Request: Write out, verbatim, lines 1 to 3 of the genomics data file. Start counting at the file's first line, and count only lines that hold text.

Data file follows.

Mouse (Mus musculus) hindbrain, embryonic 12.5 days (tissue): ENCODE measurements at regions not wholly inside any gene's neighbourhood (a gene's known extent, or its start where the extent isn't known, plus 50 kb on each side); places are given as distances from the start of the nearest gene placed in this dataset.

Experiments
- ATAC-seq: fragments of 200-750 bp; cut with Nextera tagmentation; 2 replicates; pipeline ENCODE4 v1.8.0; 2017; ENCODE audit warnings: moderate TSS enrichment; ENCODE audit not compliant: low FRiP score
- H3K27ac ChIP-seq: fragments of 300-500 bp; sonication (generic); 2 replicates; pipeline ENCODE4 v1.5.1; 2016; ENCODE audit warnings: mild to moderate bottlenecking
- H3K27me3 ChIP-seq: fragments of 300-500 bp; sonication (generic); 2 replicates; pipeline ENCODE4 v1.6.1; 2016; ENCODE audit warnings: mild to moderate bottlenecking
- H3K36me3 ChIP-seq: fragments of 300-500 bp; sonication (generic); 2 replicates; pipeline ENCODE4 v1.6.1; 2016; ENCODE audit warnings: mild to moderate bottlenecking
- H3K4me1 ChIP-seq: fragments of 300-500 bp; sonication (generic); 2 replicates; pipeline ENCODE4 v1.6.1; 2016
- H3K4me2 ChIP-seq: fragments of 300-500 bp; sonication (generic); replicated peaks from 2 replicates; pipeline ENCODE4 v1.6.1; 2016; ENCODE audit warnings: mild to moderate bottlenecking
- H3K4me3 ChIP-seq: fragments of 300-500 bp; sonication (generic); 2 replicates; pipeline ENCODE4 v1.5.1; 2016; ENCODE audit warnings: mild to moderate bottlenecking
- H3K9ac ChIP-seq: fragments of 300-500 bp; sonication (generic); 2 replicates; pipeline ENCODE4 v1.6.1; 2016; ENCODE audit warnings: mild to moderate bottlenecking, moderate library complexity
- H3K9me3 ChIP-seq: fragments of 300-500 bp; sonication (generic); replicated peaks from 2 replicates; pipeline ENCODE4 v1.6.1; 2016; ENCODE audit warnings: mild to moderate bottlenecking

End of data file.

Mouse (Mus musculus) hindbrain, embryonic 12.5 days (tissue): ENCODE measurements at regions not wholly inside any gene's neighbourhood (a gene's known extent, or its start where the extent isn't known, plus 50 kb on each side); places are given as distances from the start of the nearest gene placed in this dataset.

Experiments
- ATAC-seq: fragments of 200-750 bp; cut with Nextera tagmentation; 2 replicates; pipeline ENCODE4 v1.8.0; 2017; ENCODE audit warnings: moderate TSS enrichment; ENCODE audit not compliant: low FRiP score